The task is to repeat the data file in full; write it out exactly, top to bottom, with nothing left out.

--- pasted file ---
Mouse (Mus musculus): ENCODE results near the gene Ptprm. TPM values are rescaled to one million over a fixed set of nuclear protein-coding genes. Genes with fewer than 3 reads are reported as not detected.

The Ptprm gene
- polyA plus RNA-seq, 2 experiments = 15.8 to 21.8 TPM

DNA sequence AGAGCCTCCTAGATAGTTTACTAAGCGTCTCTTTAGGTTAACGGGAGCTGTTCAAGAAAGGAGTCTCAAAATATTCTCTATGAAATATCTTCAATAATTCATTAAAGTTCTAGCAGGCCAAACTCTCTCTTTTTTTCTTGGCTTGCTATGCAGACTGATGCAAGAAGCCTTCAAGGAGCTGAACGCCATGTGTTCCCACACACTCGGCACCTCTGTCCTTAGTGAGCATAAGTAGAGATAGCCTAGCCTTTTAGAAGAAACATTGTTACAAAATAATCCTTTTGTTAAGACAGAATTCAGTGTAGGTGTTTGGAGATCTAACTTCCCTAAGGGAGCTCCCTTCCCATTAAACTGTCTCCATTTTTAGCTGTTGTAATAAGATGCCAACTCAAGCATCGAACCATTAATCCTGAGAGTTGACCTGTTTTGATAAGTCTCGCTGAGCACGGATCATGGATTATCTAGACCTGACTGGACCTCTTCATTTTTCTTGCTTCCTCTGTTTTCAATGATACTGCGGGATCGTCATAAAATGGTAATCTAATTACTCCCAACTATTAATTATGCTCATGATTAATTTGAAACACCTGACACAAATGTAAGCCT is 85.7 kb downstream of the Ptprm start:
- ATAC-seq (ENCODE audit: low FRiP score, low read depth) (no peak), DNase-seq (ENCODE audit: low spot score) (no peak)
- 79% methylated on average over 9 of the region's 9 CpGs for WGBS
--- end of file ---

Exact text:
Mouse (Mus musculus): ENCODE results near the gene Ptprm. TPM values are rescaled to one million over a fixed set of nuclear protein-coding genes. Genes with fewer than 3 reads are reported as not detected.

The Ptprm gene
- polyA plus RNA-seq, 2 experiments = 15.8 to 21.8 TPM

DNA sequence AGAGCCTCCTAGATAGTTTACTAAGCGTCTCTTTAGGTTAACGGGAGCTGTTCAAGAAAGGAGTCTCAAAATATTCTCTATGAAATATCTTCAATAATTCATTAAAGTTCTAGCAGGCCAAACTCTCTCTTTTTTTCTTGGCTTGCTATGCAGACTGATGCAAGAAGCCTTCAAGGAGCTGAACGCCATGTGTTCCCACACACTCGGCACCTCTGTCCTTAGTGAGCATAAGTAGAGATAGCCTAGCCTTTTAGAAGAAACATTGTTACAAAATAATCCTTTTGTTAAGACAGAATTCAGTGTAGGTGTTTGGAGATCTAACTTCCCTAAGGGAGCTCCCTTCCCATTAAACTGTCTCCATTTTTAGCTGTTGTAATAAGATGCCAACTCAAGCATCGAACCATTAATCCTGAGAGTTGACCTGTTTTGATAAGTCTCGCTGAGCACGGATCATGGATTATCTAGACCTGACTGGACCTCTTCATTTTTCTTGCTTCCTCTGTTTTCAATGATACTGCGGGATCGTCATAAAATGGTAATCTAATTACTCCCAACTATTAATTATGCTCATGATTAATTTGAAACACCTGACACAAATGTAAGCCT is 85.7 kb downstream of the Ptprm start:
- ATAC-seq (ENCODE audit: low FRiP score, low read depth) (no peak), DNase-seq (ENCODE audit: low spot score) (no peak)
- 79% methylated on average over 9 of the region's 9 CpGs for WGBS